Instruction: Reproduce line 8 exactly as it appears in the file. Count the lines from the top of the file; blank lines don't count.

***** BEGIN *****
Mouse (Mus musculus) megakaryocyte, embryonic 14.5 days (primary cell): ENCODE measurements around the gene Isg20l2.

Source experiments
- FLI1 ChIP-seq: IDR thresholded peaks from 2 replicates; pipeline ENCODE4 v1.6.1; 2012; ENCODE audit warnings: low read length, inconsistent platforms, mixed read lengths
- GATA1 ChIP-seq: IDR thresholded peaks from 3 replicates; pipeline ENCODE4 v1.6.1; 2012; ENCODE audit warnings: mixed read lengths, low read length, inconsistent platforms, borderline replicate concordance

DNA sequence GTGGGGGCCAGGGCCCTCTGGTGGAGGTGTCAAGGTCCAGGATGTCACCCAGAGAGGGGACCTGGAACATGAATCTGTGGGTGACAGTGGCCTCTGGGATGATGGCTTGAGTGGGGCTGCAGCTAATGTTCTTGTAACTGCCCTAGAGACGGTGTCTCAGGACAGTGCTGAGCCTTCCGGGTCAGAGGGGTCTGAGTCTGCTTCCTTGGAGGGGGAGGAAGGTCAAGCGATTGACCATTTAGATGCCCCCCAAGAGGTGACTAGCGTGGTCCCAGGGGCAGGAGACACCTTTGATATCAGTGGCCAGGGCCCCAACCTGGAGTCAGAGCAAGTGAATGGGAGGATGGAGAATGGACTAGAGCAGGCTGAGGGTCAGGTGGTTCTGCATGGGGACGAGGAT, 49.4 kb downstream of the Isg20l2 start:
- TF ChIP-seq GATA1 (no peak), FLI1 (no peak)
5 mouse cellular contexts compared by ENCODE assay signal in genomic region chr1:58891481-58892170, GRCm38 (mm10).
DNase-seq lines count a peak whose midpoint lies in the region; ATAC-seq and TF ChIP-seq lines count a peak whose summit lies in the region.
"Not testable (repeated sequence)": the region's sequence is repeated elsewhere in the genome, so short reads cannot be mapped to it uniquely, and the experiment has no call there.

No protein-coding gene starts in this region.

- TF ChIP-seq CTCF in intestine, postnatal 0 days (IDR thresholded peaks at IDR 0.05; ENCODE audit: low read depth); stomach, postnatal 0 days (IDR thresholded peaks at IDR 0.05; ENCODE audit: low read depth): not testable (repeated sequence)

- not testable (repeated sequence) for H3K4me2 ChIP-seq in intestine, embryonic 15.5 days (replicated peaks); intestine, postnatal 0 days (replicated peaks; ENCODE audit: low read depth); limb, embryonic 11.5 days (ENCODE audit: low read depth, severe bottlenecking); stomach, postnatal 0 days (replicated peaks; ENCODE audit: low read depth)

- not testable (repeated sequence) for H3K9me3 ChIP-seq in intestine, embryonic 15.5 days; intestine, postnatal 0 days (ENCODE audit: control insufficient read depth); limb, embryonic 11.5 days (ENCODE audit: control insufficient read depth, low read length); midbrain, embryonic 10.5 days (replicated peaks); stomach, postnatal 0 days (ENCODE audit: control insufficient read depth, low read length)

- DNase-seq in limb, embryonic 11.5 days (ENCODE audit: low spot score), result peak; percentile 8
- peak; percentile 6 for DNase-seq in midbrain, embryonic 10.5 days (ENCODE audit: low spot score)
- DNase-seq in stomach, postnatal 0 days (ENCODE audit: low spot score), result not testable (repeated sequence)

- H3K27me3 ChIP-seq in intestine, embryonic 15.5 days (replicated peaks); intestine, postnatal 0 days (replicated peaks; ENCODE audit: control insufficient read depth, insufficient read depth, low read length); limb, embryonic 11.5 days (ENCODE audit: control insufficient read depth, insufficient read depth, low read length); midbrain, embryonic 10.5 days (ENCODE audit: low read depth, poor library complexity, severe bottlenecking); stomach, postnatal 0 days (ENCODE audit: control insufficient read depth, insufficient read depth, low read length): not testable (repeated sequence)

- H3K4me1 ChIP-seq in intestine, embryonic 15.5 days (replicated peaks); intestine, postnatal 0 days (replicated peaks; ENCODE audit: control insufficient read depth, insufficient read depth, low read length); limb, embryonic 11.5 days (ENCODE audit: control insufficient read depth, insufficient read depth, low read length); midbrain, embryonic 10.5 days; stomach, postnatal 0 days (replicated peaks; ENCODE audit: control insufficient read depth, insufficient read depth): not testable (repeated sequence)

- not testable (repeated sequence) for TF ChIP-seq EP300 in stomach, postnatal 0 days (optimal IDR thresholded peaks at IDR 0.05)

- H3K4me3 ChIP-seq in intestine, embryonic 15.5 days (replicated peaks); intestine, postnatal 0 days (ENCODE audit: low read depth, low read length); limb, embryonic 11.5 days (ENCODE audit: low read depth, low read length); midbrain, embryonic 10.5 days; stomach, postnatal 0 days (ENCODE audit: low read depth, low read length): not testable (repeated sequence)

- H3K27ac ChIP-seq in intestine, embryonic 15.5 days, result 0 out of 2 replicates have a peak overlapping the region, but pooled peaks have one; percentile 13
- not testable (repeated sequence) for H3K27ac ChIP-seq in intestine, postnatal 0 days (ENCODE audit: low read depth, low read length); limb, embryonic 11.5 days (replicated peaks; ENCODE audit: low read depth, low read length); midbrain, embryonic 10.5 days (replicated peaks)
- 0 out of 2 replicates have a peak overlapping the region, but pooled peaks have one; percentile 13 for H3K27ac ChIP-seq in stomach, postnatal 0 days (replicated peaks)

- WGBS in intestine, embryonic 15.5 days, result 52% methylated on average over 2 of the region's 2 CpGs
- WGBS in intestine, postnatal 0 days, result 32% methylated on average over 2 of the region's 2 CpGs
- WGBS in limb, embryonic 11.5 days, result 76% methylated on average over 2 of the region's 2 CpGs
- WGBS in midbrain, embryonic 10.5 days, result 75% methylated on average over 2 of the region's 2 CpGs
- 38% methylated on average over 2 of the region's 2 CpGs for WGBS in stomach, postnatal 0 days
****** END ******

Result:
DNase-seq lines count a peak whose midpoint lies in the region; ATAC-seq and TF ChIP-seq lines count a peak whose summit lies in the region.